The problem with marketing automation
There’s no question that vendors of marketing automation software are very good at selling their wares. Forrester estimates that by 2023, the global marketing automation market will surpass $25 billion, at a 14% annual growth rate. Indeed, many of our clients have embraced marketing automation as a way of lead nurturing.
However, does that mean that marketing automation is an unqualified success? It presents many challenges to be overcome, and if you do not have the infrastructure within your company to address them, you may find your marketing automation investment does not deliver the returns you were expecting.
Marketing automation takes time to set up and to manage
Marketing automation comes in a number of shapes and forms, but the main areas where business are implementing it are:
- email marketing
- prospect nurturing
- inbound marketing
While there are a plethora of platforms, the market is dominated by Campaign Monitor and HubSpot for SMEs and agencies, and Salesforce Pardot, Adobe Marketo and Oracle Eloqua in the enterprise class. However, they often don’t talk about one of the significant roadblocks businesses face when setting up these systems – not knowing how much time and involvement they require.
Depending on the size of your business, it can take a large organisation over a year to get these systems in place and integrated with the CRM and other applications you are already using. And then there is the task of compiling and formatting the data and learning to program.
Once you’re past this obstacle, it doesn’t get much easier.
Marketers are often duped into the “set it and forget about it” mentality, thinking that automation means they aren’t required to do anything. While marketing automation can speed up your work, you still need to show up to the office and maintain the processes you put in place. It will require constant adjustments based on your business analytics and should always be looked at as a work in progress, iterative. This means managing your marketing automation can be a full-time position for one member of your team.
Do you have deep pockets?
While the cost of marketing automation is indeed coming down, it can still take up a considerable chunk of your marketing budget. Marketo estimates that this cost can start at $1,000 a month but quickly roll into the six figures per month.
Chances are your team isn’t rolling around in extra cash. So it is no easy task getting your investment board to approve spending for implementation and licensing these platforms. When setting up automation and investing in new platforms, you need to be confident that it is the right choice for your marketing team and you will see a good ROI.
Smaller segments require more accurate customer profiles and more content
While a broad-brush approach to marketing is not recommended, jumping to the other end of the scale has its downsides too. Separating your audiences needs to be carefully thought through, as when creating personalised marketing, your audience can only be segmented by the data you already have on them.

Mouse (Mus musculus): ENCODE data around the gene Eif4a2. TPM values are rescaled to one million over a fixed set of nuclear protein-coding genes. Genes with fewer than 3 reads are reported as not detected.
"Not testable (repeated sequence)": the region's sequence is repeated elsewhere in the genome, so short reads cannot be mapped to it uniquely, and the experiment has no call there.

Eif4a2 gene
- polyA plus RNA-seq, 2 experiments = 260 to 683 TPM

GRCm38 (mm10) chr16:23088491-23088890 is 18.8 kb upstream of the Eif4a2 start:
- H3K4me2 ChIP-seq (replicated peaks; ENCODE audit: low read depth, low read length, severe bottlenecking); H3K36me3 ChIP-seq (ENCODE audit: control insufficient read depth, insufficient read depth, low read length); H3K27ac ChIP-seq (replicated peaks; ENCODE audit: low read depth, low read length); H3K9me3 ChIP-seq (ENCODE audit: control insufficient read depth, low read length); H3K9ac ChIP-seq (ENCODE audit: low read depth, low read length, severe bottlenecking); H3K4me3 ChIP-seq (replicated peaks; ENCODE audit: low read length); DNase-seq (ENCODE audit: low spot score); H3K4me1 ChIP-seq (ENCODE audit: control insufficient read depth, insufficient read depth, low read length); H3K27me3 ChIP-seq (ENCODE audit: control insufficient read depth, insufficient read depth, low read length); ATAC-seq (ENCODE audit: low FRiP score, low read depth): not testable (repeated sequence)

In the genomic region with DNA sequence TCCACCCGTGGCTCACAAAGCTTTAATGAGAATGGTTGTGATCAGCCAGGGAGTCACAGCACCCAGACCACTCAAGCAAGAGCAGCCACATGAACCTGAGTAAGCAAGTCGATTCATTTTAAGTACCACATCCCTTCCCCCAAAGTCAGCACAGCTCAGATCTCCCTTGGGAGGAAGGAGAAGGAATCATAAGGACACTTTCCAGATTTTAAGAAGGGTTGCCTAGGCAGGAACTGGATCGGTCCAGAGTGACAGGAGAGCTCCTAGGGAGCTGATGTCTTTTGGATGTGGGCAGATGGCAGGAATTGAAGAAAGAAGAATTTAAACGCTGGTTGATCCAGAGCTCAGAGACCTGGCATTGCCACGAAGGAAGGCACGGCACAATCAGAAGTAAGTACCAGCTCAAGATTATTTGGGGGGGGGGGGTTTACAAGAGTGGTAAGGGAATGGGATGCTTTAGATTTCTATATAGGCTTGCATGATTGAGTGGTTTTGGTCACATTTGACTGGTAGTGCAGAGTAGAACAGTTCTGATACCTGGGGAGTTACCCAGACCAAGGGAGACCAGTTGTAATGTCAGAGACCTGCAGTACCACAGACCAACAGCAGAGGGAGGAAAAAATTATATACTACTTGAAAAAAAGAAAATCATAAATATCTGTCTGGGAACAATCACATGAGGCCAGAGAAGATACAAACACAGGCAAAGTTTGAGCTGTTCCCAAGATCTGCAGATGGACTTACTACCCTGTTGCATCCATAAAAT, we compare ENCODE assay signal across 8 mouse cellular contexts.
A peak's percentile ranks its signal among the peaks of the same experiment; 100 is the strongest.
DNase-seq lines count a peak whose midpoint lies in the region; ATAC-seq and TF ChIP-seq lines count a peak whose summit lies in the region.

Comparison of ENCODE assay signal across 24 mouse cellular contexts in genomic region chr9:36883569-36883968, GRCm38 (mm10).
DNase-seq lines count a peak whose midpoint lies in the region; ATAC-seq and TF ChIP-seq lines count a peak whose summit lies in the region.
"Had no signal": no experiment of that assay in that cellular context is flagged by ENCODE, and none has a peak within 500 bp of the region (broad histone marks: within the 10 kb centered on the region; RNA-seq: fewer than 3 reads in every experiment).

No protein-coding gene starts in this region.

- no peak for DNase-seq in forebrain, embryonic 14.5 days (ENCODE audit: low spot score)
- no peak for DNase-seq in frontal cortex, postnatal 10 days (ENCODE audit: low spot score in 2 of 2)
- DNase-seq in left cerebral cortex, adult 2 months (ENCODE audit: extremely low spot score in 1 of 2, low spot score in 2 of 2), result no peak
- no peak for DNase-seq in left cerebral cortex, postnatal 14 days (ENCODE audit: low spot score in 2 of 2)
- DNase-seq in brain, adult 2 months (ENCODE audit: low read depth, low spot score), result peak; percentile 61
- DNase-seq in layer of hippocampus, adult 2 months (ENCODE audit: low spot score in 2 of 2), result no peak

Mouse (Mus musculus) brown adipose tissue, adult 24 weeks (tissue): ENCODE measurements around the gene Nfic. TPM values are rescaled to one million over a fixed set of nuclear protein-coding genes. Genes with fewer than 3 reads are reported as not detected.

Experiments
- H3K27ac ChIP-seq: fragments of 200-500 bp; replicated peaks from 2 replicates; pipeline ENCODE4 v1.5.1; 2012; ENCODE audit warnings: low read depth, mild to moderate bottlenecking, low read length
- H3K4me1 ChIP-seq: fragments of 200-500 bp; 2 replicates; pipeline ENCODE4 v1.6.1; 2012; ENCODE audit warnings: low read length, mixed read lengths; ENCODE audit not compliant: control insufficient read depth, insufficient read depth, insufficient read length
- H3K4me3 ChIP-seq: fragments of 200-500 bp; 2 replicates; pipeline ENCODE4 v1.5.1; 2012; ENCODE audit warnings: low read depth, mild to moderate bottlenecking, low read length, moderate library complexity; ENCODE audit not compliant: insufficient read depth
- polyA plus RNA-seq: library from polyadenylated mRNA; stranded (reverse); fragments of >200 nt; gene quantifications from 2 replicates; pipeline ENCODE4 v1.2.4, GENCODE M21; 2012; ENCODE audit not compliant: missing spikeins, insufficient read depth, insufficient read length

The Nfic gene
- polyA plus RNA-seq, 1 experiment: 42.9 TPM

If you don’t have a large amount of data (on both demographic and behaviours) or high confidence in the data, then your segments become ineffective and difficult to replicate. It is also difficult to make assumptions about a person based on a few actions they take online, by creating smaller segments you can end up over-customising your messages and lose clarity on what you are offering.
B2B markets have the added challenge of more complex decision-making units, usually made up of multiple people. Segmenting a multifaceted audience is a tough task and when done incorrectly will render your marketing automation ineffective.
Creating content can also become an issue. If you don’t have a large enough audience, creating smaller segments means you can end up spending more time and resources in creating personalised content for just a few people that won’t see you generate a ROI.
There is also the danger of sending content out to the wrong audiences. When you have small segmented audiences, it can be difficult to know which one to target next and can cause your marketing team to send out content to the wrong one because of internal bias.
Marketing automation is complex
In an ideal world, the problems we face at work every day would come with simple and easy-to-implement solutions, but this is not often the case.
Most marketers, even those working in the tech industry, have little to no knowledge of any programming languages. According to a Marketing Week poll, 75% of marketers don’t think it is an essential skill for a marketer to have so that probably won’t change any time soon.
Pardot and Marketo, for instance, are very powerful tools with extensive features that can seem appealing to enterprises but come with the caveat of demanding involvement of IT admin to set up tracking codes, domainkeys, adding SPF and DKIM records, setting up forms and so on. You will also need an web admin with HTML and CSS experience. Here is example of a technical implementation guide by Salesforce Pardot. It’s no surprise there are a plethora of integrators that offer marketing automation services. If you don’t have the time, money or willpower, consider a simpler tool like Campaign Monitor.
Don’t blame the tools
Marketing automation can undoubtedly be beneficial for B2B business but, ultimately it is just a tool. It can help you reach your marketing goals but defining those goals and adding a monetary value to them can help you ascertain whether marketing automation is the best solution available to your business problems. It’s also important to ask the right questions at the research stage and get clear answers for things like time of set up and learning curve. Automation is certainly going to be the way forward for many businesses but don’t expect it to fix all of your problems.